When it comes to carrying a backpack, small people can more than hold their own. According to one physicist, a 110-pound adult can tote the heaviest backpack, weighing around 50 pounds.
Michael O'Shea is a professor of physics at Kansas State University who has been leading students on extended backpack trips for 20 years. He noticed that larger (not overweight) students often struggled with backpacks that smaller students could carry comfortably. And he wondered why.
Part of the answer seems to be that larger people are already carrying more weight than smaller people are — their own weight. A 160-pound person is carrying 50 more pounds than a 110-pound person.
Many insects, like the ant, can carry loads heavier than their own weight. Horses and elephants can't.
This isn't only true of people. Many insects, like the ant, can carry loads heavier than their own weight. Horses and elephants can't. Strength simply does not rise as fast as size does in the animal kingdom.
Healthy adult hikers are often advised that their backpack weigh no more than 25-30% of their body weight. This means that heavier hikers should be able to carry heavier backpacks. But that does not reflect the reality O'Shea has seen.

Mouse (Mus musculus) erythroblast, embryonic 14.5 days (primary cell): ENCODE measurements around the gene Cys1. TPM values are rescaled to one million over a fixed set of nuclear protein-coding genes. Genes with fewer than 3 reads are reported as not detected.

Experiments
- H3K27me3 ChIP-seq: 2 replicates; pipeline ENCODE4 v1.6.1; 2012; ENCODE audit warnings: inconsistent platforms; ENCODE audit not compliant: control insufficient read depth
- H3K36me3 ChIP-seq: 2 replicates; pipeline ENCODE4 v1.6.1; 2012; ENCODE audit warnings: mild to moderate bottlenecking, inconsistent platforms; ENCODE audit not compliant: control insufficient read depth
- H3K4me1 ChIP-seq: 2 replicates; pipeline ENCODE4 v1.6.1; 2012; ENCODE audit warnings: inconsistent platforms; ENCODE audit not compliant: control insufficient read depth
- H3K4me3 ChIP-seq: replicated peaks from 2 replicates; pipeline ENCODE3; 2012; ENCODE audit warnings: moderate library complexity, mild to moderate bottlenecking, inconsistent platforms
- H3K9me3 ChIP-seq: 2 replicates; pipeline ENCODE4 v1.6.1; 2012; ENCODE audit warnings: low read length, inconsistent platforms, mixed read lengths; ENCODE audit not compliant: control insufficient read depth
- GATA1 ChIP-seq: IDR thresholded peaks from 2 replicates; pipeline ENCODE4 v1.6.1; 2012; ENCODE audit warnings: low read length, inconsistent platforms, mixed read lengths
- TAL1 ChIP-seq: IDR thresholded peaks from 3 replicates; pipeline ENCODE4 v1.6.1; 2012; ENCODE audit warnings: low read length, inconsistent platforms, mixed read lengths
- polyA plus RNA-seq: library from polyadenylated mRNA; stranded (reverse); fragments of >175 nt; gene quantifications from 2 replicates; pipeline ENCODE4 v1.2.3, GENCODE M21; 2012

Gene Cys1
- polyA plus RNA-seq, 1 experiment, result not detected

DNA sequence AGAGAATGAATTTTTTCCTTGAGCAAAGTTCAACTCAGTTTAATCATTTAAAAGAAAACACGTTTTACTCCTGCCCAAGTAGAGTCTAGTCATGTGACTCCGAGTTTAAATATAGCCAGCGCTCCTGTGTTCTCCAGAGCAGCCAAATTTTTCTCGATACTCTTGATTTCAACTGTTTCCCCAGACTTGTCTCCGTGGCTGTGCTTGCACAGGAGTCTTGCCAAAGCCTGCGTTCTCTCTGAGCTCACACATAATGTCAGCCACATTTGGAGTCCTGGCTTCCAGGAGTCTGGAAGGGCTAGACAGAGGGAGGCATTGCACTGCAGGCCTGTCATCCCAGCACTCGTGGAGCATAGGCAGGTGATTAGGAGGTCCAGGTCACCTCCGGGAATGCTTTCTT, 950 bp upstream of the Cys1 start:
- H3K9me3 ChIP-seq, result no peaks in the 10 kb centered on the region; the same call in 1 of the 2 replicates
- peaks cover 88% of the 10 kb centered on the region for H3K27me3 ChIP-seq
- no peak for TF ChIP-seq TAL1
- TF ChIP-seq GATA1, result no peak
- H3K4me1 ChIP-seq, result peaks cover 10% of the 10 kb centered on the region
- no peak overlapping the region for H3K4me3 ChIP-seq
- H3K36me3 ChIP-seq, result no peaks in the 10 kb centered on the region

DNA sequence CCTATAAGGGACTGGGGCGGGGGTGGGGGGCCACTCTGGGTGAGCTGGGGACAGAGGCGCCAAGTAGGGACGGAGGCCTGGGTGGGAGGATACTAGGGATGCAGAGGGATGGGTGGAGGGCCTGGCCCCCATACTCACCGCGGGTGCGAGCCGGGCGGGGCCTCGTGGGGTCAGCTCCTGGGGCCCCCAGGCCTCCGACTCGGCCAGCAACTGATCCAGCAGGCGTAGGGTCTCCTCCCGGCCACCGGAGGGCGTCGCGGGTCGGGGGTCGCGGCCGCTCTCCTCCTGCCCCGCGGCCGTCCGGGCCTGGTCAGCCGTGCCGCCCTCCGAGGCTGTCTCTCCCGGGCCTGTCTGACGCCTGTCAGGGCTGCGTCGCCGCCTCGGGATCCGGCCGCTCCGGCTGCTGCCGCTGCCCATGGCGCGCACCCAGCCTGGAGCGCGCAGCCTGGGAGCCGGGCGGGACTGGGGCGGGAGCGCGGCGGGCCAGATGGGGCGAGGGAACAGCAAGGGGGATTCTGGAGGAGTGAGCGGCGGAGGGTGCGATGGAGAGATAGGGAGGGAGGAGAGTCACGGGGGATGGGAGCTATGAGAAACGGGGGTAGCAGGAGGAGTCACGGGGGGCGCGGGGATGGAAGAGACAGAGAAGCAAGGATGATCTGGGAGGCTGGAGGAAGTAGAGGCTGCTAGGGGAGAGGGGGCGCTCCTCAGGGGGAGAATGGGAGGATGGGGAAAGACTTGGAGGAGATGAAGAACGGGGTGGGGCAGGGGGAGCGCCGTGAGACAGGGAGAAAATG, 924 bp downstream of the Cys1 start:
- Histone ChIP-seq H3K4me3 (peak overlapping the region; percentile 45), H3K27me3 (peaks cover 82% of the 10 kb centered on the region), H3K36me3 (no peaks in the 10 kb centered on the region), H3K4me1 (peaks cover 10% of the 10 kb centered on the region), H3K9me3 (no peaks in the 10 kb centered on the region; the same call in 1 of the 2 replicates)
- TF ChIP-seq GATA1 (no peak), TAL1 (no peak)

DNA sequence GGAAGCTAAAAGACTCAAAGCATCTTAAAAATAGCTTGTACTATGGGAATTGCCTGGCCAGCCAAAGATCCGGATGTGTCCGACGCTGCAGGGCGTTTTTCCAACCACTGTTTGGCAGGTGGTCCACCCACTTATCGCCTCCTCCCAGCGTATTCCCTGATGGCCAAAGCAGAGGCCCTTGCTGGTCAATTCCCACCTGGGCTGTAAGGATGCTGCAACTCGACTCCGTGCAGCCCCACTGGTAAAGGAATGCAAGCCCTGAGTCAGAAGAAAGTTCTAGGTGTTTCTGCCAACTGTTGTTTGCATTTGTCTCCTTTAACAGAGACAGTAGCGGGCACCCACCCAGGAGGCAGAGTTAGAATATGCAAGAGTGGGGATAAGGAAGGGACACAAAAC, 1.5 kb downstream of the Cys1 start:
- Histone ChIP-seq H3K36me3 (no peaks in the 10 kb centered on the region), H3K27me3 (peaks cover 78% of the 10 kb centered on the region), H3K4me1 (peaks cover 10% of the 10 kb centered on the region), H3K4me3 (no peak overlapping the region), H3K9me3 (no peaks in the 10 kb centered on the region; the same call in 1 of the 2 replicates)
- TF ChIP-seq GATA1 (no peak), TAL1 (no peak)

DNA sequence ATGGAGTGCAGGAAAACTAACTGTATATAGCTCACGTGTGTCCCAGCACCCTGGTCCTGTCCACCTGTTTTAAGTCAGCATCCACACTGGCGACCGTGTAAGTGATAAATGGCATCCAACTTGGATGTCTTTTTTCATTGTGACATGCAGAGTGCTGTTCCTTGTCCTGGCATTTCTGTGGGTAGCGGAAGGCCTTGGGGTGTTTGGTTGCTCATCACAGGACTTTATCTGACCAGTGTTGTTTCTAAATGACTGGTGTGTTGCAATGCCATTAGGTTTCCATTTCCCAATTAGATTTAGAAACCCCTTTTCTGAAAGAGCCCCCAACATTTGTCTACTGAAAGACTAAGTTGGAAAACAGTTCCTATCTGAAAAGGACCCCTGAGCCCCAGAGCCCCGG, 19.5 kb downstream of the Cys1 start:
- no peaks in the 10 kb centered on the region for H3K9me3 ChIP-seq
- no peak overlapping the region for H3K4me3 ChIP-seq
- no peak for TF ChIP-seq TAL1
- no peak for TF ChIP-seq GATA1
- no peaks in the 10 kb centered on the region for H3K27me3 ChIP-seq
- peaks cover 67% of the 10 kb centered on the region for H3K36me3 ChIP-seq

So he invented his own formula.
O'Shea's formula estimates that a 110-pound person can shoulder the heaviest pack, 49.6 lbs. This slowly drops as a person's weight goes up, to a 46-pound pack for a 160-pound person. It's at the higher body weights that maximum pack weight really begins to drop, with a 200-pound person only able to carry a 40-pound pack and a 220-pounder a 37-pound pack.
Think of these estimates as the heaviest backpack an adult of a particular weight should pack for an extended trip. They're calculated for healthy adults who are not overweight and who have a little hiking experience. Highly trained hikers (especially larger hikers) would be able to carry more weight than these figures predict, while novice hikers would need to carry a bit less, according to O'Shea.
Heavy backpacks can certainly be a problem for school children. O'Shea hopes that his estimates will make them less of a problem for adults.
The paper is published in The Physics Teacher.